Wednesday was for protesting SOPA and PIPA, both of which are bad solutions.
Bad solutions to a good idea.
Because as unpopular as it is to say so, the Internet has more than a little of the Old West taint to it. That lawlessness that seems charming to some, romantic to others…but deadly dangerous to those who live in the thick of it all.
When people argue about free speech and the Internet, that somehow seeps into the consciousness of the nation, leaving more than a few people with the idea that Everything On The Internet Is Free. By the end of the day Wednesday there were more than a few weary souls expressing their adamant belief that while SOPA/PIPA is a terrible idea, the piracy situation on the Web is even worse. And those people are right.
I write words for a living and so far there have been only a few instances of my words being used to create content for someone else, and only one instance to my knowledge where that person was profiting from it. A few years ago someone started a “Nashville Journal” website designed to look like a print newspaper. The “articles” were actually blog posts by various local bloggers taken directly off their blogs in entirety. The ads surrounding these articles generated revenue for the owner of the website…none of which was to be paid to those who actually WROTE the content. When I asked the site creator to no longer feature my work he said that I should be thankful for the publicity and go away. That’s the usual battlecry of wordthieves on the web. “Just thank me that I’ve bothered to even read your piddly little blog.” We’re too little to matter.
On the other end of the spectrum you have the large entertainment conglomerates who spend millions of dollars producing films, TV shows and music. Their product is routinely downloaded, uploaded, torrented and shared across the web in a giant bazaar of outright thievery. And here is where I think it might get a little bit more complicated, and where I think perhaps these corporations are encouraging thievery and piracy to their own detriment.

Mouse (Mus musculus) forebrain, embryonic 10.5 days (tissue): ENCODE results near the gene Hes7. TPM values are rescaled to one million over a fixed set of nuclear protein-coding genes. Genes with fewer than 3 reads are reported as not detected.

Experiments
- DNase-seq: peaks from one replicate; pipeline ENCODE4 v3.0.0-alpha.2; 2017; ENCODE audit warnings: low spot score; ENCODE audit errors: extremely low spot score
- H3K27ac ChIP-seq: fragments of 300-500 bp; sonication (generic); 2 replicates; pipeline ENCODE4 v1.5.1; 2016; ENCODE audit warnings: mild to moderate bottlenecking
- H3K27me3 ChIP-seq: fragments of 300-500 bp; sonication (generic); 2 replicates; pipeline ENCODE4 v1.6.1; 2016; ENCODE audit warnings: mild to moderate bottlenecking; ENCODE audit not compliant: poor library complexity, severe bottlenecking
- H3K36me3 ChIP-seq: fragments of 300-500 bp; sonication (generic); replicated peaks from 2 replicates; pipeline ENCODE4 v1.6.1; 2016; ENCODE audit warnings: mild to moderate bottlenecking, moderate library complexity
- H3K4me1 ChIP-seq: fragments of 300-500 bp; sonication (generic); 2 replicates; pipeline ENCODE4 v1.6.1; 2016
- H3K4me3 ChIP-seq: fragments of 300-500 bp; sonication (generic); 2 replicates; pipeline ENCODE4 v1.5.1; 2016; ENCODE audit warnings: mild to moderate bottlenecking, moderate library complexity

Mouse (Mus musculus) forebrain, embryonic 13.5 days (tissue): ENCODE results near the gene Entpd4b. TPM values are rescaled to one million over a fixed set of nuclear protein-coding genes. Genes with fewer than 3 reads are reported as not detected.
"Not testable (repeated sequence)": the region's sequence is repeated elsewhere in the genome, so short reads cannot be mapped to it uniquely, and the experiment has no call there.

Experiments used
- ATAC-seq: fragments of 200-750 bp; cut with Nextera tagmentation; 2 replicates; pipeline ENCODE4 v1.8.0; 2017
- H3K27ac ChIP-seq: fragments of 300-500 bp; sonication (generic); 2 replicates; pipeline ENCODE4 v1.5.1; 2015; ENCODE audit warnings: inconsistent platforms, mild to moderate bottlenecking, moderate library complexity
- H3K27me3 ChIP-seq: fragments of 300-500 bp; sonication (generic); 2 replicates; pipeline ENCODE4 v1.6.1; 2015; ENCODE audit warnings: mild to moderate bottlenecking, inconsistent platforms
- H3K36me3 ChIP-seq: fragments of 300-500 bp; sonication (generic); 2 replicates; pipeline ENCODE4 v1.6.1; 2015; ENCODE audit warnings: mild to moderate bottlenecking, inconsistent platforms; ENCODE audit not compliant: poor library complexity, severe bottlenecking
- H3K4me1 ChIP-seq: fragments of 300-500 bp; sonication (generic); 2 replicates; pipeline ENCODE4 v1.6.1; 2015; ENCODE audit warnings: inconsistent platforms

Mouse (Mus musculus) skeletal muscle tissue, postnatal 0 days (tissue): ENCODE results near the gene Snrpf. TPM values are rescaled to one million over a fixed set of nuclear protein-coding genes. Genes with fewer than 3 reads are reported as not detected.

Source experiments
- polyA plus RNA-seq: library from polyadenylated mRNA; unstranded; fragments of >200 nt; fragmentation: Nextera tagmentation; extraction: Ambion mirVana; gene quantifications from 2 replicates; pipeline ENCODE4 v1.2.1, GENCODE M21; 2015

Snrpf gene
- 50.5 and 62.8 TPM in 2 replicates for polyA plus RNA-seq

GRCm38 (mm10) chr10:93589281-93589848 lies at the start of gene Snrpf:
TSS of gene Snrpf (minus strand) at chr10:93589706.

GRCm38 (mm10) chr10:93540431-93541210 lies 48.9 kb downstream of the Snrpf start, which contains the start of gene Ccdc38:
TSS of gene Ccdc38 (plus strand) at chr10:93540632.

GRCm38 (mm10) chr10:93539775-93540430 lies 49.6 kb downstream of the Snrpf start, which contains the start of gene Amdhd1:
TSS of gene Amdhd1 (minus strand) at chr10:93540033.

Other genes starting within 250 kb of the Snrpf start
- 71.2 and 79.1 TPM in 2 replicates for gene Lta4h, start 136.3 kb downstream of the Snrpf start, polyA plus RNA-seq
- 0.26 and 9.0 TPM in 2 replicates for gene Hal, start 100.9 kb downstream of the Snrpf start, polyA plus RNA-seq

Please don’t misunderstand me. I think stealing is very very wrong. But I also think that by exploiting the various channels of electronic media, premium content owners have greatly misunderstood the marketplace and are pricing themselves into a problem. By overcharging for premium content and wrapping digital use restrictions around that content, these publishers and producers have been robbing consumers for nearly a decade. People who used to pay $15 once for a hardback book are now being told that if they want to read it on their Kindle it’ll be $15 and if their husband wants to read it on his Nook it’ll be another $15 and if they want to have a copy in iBooks2 that’ll be another $18. Same book, same household. Then you have the problem of people who missed the first episode of Alcatraz, which aired for no direct cost to the consumer on Monday, January 16th. Sure, they can still watch it. For $3.99 on Amazon UnBox.
This business of recharging consumers for something they already own has created quite a few pirates out of a great many honest people.
Now lest you think I’m saying that it’s okay to steal and that the rich guys have it coming–I most definitely am NOT saying that. But I am saying that as the web grows more popular the content producers may want to think about ways to maximize their market share that don’t bleed the consumer dry. (HuluPlus is a great model. For about $10 a month you can watch TV shows you missed the first time around, complete with commercials. This is how my husband and I caught up on ‘Grimm’ and ‘Up All Night’. Now we watch the first-run stuff. We wouldn’t have been so eager if we’d had to pay $5 an episode.)
I also think that the punishment is unequal, and if there were a better way to police the web…like ACTUAL police…the thievery problem would get better across the board. Large movie studios have big fines and punishments for content thieves, but smaller content producers like my friend who runs a knitting website have no law enforcement recourse when her copyrighted knitting patterns are reproduced.
One of the key problems with SOPA/PIPA was that it gave corporations too much authority–they could instantly shut down any site SUSPECTED of stealing from them and keep that site offline during the trial. Guilty until proven innocent. Smaller producers wouldn’t have any recourse at all. They’d still have to call a lawyer at their own expense, investigate at their own expense, etc.
Fair Internet Piracy laws should retain the “innocent until proven guilty” standard and an enforcement system that works equally well for content providers of all sizes. The web is a new frontier and it’s time to start policing it as such.